Long before there was Scream or Scary Movie, one splatter spoof stood alone: Student Bodies. A stinker in its time (1981), Student Bodies was so bad that one of its producers went under the name Allen Smithee, and its director, Mickey Rose, never made another feature film.
And when I say bad, I mean good. Just imagine a school day where your six periods range from Carrie 101 to advanced Airplane!, and then you get to go to prom with a dream date who tries to murder you with a paperclip. It's definitely worth buying the yearbook — or in this case, the DVD. A cult classic for many years thanks to its midnight runs on pay cable and VHS rental, Student Bodies is now accessible to all of us who sometimes like to ride the horror short bus.
It's reminiscent of When A Stranger Calls in the beginning, when a babysitter gets a mysterious, threatening phone call from "The Breather". Instead of heeding his warning, she goes to the fridge to raid and then to the parents' bedroom to entertain her boyfriend. Bad idea. The Breather, decked out in his dishwasher rubber gloves and sloppy galoshes, is inside the house. And he doesn't like to see teenagers enjoying themselves.
The middle is kind of like Prom Night, minus the Leslie Neilson disco nosedive. The Breather has now infiltrated Lamab High, using a multitude of weapons (ranging from a handy eggplant as a bludgeon, to a woodshop horsehead as a cleaver) to slop the slutting around once and for all. Of course, these are high school students, and those hormones continue to rage… except for one prim young lady who's determined to get to the bottom of the mystery as she keeps her virtue intact.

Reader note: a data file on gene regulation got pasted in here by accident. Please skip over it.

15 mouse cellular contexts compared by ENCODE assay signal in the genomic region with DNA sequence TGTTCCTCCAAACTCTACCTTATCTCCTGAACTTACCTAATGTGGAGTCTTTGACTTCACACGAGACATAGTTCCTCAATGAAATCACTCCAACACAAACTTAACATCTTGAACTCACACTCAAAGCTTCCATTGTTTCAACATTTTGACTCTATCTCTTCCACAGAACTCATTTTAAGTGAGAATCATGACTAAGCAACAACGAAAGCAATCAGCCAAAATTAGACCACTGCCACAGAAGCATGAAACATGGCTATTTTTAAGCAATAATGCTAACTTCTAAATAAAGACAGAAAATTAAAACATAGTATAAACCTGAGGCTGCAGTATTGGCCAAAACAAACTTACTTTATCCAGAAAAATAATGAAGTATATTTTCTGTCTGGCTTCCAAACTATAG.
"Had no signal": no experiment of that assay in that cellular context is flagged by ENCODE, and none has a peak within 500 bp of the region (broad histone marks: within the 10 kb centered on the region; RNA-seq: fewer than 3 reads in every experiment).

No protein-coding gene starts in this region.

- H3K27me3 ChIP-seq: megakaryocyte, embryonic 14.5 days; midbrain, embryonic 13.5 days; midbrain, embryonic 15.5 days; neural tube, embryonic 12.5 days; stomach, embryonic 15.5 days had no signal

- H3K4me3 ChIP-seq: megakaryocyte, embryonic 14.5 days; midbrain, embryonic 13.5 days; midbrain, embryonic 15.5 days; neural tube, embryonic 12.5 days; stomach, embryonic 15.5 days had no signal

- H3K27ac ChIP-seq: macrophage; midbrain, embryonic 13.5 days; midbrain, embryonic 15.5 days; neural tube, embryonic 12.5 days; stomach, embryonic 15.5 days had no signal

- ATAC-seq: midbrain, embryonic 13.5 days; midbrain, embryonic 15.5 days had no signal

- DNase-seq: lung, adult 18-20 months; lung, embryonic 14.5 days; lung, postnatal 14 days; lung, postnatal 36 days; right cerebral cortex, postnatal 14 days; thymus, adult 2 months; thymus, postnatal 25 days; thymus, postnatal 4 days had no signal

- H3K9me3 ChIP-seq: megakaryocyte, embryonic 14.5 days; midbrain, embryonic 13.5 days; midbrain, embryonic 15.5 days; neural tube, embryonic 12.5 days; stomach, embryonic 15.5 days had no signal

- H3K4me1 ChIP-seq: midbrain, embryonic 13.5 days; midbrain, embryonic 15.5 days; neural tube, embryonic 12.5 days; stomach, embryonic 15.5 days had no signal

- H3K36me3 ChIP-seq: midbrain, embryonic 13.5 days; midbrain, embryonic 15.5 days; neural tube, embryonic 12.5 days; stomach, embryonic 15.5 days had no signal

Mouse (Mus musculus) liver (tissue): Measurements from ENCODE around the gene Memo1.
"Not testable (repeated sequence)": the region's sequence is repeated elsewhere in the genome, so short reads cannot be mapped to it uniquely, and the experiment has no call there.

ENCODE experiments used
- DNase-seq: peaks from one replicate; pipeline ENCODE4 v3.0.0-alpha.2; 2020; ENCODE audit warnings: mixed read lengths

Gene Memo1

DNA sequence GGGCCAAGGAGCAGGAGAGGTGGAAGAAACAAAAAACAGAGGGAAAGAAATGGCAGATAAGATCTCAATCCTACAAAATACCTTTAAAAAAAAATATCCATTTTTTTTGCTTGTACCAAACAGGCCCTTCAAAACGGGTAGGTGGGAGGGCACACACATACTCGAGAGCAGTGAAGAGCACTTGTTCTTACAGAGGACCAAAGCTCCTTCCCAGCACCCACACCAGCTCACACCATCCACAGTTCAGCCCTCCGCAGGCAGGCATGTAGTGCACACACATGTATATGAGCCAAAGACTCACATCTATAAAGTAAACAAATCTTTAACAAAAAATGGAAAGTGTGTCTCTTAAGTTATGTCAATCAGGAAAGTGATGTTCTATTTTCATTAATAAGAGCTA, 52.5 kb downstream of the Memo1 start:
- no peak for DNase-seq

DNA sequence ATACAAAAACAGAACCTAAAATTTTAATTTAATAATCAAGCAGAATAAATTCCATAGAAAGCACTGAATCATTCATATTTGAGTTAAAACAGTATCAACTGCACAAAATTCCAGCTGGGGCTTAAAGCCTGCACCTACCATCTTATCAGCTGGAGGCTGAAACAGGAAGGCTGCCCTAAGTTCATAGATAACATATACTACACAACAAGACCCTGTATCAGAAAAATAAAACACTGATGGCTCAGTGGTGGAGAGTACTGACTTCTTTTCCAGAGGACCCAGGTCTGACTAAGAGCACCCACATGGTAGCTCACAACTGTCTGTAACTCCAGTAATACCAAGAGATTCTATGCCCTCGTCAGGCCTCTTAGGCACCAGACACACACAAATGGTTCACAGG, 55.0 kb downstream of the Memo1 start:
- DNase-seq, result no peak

While the supporting cast isn't as well-rounded as they could be, and the gore could be more, Student Bodies still deserves its status as a pioneer in the spoof genre. It blends horror, mystery and comedy quite well. It's more humorous than anything, though. The Breather is hilarious (he's a much-maligned murderer, always stepping in used bubble gum, or having to resort to hiding in trash cans), and the faculty is flat-out funny. In one scene, The Breather phones up the mannish gym teacher. Speaking through a rubber chicken, he disguises his voice, then says, "Click..." She asks, "Did you hang up?" And he replies, "Nope, I just said click!" There are also some amusing pop-up trivia clues, and a totally random explanation for the film's R-rating. It's just silly like that.
The ending is pure Carrie, as it should be. (Unfortunately, the DVD does not have any additional release material, but it's highly recommended anyway — thank you, Legend Films, for finally getting so many old faves on disc. Don't miss The Possession of Joel Delaney, also out today. That 70s freakout did heads in the fridge long before the American Psycho was even a gleam in his daddy's eye!)
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Reviewed by Staci Layne Wilson